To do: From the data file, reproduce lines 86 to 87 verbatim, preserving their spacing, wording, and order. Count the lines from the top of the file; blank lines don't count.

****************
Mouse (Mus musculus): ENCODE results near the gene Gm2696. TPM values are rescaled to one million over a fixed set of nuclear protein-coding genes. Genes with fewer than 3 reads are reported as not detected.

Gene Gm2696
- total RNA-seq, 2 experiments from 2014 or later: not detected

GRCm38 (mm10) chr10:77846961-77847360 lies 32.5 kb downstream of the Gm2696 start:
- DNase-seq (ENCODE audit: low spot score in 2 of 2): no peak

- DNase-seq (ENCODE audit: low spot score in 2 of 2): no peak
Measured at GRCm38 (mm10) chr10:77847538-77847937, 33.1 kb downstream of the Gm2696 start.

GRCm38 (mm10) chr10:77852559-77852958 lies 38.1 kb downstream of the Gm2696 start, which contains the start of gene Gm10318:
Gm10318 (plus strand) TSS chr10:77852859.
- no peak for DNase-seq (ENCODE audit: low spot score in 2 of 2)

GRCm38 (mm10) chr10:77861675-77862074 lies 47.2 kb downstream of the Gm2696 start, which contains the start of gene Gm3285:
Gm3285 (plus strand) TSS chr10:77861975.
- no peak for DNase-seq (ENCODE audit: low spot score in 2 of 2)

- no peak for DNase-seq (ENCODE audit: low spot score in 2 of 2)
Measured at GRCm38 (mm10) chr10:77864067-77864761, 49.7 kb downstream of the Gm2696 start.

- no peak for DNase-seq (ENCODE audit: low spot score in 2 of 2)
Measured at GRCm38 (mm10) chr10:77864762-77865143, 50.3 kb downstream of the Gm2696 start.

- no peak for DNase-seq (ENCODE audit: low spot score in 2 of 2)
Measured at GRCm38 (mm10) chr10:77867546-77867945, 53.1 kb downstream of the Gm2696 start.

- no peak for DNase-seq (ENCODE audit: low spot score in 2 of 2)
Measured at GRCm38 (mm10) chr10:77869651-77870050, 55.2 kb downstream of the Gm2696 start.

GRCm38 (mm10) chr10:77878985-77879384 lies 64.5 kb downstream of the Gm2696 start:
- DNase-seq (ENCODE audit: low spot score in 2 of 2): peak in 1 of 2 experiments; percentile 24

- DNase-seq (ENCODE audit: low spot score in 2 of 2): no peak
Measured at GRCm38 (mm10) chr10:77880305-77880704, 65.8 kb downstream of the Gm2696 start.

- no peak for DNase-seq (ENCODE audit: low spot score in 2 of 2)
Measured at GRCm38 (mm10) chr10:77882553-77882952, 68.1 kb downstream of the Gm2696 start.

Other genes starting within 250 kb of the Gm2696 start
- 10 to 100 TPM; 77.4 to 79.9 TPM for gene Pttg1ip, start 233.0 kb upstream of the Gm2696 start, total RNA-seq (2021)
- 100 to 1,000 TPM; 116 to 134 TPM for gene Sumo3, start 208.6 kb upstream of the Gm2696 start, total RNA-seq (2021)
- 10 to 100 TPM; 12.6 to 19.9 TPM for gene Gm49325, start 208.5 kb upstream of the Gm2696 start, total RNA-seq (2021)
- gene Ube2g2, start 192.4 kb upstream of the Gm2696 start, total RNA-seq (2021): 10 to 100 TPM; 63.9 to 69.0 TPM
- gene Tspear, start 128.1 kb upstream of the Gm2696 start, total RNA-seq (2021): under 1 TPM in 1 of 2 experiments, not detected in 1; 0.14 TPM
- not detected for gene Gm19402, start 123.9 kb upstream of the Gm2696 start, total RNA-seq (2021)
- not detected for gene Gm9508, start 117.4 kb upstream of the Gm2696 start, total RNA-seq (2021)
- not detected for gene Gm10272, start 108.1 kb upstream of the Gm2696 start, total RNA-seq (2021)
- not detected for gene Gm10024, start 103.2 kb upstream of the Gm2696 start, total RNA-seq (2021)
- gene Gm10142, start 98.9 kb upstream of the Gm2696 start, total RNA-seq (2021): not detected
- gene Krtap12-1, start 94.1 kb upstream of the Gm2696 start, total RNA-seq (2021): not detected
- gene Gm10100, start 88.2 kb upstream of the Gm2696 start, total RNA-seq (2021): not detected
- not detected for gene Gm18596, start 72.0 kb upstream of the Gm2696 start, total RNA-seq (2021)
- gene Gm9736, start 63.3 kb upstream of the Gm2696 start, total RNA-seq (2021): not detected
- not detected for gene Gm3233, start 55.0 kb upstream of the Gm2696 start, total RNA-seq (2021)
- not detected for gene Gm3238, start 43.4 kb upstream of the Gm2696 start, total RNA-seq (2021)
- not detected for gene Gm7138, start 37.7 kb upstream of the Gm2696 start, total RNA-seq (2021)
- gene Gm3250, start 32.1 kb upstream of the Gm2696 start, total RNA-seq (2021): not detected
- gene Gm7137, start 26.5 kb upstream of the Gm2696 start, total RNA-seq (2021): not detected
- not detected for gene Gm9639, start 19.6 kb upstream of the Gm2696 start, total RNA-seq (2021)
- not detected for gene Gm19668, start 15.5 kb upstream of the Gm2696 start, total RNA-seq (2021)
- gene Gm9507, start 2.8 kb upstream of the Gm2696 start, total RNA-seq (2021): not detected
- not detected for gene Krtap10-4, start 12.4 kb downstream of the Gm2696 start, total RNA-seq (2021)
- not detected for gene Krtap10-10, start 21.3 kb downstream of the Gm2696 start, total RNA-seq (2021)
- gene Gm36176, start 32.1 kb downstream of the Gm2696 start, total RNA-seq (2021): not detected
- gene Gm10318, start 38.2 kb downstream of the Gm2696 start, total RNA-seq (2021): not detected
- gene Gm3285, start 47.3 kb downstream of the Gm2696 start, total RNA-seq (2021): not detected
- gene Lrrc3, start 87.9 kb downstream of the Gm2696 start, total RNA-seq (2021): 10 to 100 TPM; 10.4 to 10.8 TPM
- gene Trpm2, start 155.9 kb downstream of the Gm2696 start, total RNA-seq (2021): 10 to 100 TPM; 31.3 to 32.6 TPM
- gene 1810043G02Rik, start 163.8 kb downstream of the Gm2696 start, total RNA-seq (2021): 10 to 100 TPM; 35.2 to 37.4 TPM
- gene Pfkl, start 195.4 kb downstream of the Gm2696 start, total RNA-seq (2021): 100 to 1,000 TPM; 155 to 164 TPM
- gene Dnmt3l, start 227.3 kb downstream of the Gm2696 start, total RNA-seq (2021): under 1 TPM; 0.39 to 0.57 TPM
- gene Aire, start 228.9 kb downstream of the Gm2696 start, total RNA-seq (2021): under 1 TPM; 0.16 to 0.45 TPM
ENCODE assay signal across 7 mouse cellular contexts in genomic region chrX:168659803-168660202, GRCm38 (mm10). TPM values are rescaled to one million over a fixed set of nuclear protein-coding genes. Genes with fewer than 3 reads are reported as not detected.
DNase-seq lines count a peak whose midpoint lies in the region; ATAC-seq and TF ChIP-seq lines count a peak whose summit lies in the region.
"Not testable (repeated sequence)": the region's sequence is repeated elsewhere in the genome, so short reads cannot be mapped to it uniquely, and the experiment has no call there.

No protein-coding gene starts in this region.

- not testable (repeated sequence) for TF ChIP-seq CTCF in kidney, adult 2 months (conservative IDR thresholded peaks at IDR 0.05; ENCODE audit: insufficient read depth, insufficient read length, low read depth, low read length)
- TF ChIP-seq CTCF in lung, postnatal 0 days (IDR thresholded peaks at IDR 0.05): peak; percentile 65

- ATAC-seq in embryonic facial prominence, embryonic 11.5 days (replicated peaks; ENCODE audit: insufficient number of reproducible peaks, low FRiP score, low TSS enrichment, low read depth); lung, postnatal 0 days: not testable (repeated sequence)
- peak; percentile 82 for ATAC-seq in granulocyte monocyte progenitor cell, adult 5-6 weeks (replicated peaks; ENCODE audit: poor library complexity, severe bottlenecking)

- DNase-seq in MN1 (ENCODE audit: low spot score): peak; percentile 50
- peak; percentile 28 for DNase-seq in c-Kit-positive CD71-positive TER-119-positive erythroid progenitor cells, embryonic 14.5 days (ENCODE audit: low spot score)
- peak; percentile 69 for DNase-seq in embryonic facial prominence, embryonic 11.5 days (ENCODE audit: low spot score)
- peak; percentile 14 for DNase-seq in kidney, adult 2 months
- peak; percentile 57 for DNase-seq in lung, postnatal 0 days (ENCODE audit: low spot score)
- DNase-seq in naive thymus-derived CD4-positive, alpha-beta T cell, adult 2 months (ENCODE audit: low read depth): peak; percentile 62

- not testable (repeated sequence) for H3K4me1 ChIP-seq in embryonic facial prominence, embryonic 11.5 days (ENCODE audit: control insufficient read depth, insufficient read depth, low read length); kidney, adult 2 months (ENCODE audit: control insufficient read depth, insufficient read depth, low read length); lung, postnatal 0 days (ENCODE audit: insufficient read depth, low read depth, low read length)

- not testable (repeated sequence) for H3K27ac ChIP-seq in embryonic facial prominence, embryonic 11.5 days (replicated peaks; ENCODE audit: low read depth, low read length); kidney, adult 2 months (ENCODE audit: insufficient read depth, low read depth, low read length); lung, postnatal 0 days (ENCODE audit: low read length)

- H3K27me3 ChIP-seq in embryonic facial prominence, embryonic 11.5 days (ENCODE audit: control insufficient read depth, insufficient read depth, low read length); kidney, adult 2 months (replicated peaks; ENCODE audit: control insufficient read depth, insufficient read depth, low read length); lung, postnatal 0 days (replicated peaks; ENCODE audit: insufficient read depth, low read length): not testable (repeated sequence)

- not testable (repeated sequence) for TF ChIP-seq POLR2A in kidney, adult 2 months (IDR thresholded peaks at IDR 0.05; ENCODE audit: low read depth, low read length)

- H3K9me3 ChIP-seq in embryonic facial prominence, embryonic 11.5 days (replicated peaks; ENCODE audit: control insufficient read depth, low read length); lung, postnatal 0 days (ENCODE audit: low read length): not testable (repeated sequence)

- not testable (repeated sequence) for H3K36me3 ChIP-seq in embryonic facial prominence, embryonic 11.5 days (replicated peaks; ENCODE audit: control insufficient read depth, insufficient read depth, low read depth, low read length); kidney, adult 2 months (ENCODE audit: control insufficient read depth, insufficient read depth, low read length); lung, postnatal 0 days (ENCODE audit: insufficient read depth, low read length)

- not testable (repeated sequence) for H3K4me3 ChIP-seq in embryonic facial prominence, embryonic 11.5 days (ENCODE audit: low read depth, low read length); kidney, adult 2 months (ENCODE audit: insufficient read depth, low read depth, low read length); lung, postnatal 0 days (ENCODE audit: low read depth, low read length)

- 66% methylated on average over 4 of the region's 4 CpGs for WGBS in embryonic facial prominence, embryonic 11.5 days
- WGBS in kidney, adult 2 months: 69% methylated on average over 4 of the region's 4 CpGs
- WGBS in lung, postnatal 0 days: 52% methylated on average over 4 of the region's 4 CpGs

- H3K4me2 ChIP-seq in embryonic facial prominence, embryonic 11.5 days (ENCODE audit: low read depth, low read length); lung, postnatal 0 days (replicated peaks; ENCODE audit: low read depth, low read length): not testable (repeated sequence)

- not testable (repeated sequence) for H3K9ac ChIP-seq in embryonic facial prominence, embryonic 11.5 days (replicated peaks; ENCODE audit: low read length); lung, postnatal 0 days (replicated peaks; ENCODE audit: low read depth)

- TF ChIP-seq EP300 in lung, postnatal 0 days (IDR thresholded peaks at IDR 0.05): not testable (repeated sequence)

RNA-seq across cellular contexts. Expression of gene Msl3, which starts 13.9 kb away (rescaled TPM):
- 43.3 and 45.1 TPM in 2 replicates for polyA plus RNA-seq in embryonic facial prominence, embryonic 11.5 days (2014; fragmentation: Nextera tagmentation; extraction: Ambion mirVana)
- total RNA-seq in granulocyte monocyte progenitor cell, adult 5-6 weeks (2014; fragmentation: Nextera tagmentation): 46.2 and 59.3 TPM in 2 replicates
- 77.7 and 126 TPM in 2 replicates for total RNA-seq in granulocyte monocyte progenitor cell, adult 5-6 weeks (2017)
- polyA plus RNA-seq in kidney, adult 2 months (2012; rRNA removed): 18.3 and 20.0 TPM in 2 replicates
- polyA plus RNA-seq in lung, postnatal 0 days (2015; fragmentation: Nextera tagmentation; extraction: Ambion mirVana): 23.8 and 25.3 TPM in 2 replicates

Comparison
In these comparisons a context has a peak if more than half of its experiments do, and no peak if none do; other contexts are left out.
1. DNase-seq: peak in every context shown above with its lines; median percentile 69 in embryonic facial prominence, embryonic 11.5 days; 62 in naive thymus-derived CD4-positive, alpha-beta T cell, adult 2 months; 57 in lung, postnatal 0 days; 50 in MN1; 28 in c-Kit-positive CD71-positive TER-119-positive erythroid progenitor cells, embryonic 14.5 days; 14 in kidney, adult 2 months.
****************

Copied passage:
- H3K4me2 ChIP-seq in embryonic facial prominence, embryonic 11.5 days (ENCODE audit: low read depth, low read length); lung, postnatal 0 days (replicated peaks; ENCODE audit: low read depth, low read length): not testable (repeated sequence)

- not testable (repeated sequence) for H3K9ac ChIP-seq in embryonic facial prominence, embryonic 11.5 days (replicated peaks; ENCODE audit: low read length); lung, postnatal 0 days (replicated peaks; ENCODE audit: low read depth)